Cases of whooping cough in US highest in decades

by Don Sapatkin

Pertussis is at its highest level nationally in a half-century. But cases of pertussis, also known as whooping cough, often decline in late fall into early winter.

With 16 deaths nationwide this year - most of them infants no more than 3 months old - a decline that is more than a typical could be good news, as pertussis usually appears in waves several years apart. On the other hand, several states, mainly in the West, have been fighting multiyear outbreaks; Washington state's reached levels even higher than before a vaccine arrived in the 1940s.

At that time, pertussis caused 5,000 to 10,000 deaths a year in the United States. The classic "whoop, whoop" sound of children gasping for air amid coughing spasms set parents on edge. The disease is so contagious that up to 90 percent of close contacts who don't have immunity will become infected; a single can do it.

Sarah Long, a baby in 1945, remembers her mother talking about the time when all five children in the family came down with pertussis. "She did not change clothes for two weeks," said Long, chief of at St. Christopher's Hospital for Children in Philadelphia. She stayed in the room "to make sure we would all make it through coughing spells."

A "whole cell" vaccine using a killed bacterium was added to and tetanus toxoids as combination in the late 1940s; within two decades, pertussis in the United States was almost gone.

Most of the world still uses that DTwP vaccine. But the side effects - pain and swelling at the injection site, and fever - were worse than from other vaccines. And there were fears, later disproved, that it caused . As the disease faded from memory, some parents questioned the vaccine's worth.

The United State began switching to an "acellular" version made with components of the , known as DTaP, in 1992; by 2000, nearly all children got the new version of the full five-shot series. A few years later, pertussis began to rise. "It was borne out over time that those who got only the acellular vaccine got less protection by age 7, 8, and 9," said Long, a member of a pertussis working group for the Centers for Disease Control and Prevention.

The old vaccine didn't fade until around age 11, she said. The difference is now believed to be the biggest reason for the recent spikes.

Parents' refusal to vaccinate their children over religious beliefs or philosophical objections has been cited in some outbreaks around the country. But public health officials say they are not a factor in this region. Immunization rates are above average in Pennsylvania and New Jersey, and there is no pattern to disease reports here.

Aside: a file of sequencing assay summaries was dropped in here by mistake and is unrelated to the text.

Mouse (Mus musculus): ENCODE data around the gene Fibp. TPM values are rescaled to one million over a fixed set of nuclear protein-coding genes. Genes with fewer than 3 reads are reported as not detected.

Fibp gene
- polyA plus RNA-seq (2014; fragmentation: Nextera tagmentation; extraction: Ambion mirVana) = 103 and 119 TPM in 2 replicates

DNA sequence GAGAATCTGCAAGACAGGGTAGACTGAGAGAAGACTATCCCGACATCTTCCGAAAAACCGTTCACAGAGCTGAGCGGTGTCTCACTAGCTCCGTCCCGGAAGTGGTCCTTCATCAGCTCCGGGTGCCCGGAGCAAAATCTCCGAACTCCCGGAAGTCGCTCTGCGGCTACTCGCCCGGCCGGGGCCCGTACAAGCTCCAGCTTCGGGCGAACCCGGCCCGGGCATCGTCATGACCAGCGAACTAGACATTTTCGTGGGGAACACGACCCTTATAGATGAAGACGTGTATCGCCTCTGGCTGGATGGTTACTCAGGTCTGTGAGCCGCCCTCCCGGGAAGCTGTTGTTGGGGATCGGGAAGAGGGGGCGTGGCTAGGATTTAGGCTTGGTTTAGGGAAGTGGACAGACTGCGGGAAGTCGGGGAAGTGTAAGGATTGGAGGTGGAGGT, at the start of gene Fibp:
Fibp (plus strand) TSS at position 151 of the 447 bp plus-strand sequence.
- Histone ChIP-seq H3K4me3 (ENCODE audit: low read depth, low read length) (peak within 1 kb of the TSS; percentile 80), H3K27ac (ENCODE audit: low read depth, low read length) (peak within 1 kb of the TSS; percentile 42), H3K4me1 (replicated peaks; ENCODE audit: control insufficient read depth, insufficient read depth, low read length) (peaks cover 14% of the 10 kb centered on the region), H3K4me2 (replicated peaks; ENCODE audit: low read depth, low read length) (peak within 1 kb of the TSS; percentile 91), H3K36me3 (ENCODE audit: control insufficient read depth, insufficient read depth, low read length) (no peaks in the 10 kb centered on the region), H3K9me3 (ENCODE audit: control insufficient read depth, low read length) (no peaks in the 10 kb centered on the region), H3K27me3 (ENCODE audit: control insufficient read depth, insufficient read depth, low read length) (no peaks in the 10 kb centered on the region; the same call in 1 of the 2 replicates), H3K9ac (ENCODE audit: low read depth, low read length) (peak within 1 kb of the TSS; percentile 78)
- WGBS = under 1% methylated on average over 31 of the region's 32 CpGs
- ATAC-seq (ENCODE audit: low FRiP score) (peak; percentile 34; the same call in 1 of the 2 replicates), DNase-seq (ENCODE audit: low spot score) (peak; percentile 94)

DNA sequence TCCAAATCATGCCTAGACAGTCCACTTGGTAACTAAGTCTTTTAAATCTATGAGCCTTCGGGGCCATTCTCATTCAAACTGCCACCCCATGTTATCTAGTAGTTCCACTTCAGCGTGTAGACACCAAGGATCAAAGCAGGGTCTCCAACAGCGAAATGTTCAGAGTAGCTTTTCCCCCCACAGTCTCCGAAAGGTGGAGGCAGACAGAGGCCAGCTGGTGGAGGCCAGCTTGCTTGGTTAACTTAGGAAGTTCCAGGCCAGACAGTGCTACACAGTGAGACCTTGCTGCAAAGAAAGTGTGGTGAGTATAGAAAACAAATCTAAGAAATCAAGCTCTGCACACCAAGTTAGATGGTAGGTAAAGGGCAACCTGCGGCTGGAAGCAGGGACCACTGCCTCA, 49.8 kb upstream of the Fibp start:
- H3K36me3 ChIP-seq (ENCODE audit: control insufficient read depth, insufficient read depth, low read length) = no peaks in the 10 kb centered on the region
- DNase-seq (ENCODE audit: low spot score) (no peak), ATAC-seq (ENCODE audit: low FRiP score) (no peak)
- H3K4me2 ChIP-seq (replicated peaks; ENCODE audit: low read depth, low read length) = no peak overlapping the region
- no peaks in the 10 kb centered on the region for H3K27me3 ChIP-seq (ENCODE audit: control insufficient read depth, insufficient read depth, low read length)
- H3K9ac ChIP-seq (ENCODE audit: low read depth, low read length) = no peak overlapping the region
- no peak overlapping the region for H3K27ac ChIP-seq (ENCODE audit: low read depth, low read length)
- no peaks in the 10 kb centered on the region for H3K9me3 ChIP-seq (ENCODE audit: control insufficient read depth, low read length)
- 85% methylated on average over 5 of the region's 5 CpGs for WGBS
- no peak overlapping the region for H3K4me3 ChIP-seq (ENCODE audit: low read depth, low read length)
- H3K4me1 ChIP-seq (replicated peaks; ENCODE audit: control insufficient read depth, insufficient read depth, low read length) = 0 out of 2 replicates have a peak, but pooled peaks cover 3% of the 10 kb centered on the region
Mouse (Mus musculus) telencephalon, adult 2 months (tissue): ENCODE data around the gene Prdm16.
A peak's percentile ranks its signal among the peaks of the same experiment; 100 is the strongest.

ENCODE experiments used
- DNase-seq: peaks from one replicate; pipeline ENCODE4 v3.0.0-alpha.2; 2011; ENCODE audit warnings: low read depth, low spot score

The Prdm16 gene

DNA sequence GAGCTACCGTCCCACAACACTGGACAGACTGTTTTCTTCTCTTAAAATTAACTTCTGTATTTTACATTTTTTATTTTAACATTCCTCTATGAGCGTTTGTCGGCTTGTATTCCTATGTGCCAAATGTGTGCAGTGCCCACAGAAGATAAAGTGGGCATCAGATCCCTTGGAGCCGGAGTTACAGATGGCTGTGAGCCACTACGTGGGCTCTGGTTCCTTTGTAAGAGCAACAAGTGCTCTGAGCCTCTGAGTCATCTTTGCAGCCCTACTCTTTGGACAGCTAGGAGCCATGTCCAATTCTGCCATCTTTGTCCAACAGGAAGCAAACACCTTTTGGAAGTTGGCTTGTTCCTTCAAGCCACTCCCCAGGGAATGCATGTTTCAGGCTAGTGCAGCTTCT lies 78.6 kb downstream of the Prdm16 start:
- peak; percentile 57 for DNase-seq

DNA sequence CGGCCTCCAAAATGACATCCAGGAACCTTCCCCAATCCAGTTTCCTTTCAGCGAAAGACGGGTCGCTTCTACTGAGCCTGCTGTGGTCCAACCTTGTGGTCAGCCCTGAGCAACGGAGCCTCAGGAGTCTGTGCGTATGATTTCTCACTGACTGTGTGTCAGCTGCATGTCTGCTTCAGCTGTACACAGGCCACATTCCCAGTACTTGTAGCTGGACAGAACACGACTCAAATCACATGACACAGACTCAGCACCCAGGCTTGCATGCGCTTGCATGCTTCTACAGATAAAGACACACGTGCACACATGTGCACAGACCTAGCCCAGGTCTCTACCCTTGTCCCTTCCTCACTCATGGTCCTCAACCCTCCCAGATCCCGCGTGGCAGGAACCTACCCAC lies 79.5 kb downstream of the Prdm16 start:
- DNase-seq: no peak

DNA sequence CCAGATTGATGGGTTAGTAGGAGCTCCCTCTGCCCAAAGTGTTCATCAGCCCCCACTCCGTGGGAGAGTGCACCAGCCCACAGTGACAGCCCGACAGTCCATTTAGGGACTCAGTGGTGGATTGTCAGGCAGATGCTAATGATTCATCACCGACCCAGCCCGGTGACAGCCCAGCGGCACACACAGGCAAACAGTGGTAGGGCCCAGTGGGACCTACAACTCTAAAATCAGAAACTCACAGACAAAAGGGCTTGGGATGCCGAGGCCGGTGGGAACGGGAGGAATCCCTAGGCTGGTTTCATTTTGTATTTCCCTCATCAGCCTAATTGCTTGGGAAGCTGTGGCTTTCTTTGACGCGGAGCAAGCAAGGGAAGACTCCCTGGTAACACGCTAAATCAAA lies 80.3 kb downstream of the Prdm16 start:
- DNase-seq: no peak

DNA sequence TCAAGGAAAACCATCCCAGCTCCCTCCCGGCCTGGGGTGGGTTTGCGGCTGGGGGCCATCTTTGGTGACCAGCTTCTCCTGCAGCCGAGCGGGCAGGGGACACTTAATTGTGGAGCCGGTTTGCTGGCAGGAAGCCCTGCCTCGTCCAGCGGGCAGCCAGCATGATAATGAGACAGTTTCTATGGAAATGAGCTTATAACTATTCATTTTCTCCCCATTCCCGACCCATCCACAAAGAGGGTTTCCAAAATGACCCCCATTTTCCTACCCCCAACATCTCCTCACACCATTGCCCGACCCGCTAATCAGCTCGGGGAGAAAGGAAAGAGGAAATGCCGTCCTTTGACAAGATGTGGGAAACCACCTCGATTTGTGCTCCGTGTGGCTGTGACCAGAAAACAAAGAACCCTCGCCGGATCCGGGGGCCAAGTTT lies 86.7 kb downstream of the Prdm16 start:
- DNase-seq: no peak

To counteract the waning immunity, the national vaccine advisory panel in 2005 recommended a booster shot using the adult formulation (Tdap) at age 11-12, and is finalizing guidance that women get vaccinated during each pregnancy, passing antibodies on to their newborns.

Most children who get the disease are infected by adults. Research shows that 75 percent of infant cases were transmitted by household contacts or caregivers, and current guidelines call for them to be vaccinated. But adults are not used to getting shots for anything other than the flu, and fewer than 10 percent of adults have gotten Tdap.

The vaccine has caused other conundrums.

Even as immunity wanes, it lessens severity of the disease, so pertussis is less likely to be diagnosed based on symptoms, which tend to be milder in older people. It also complicates standard laboratory tests, which underdiagnose the infection by a factor of 10 or more.

"Pertussis is a weird kind of disease," said Gary Emmett, chief of inpatient pediatrics at Thomas Jefferson University Hospital. It looks like a cold: runny nose, aches, low fever, and a mild cough. It often goes away in adults after a week or two - plenty of time to have infected children.

The cough may continue, Emmett said, and "could be mistaken for asthma." Some cases then worsen, with vomiting and coughing fits that lead to exhaustion.

The youngest infants are unable to gasp for air with the classic "whoop," but many briefly stop breathing, known as apnea. More than half are hospitalized; of those, 1 percent to 2 percent die, the CDC reports.

As spreads - 38,056 cases have been reported nationally since January, the most since 1959 - there is a growing recognition that something must be done. Among the possibilities: strengthening the somehow, developing a new one, returning to the old one, and giving a booster shot at a younger age.

"This is a miserable disease," said Caroline Johnson, director of the Division of Disease Control. "I don't want to be the parent of a kid who is suffering."

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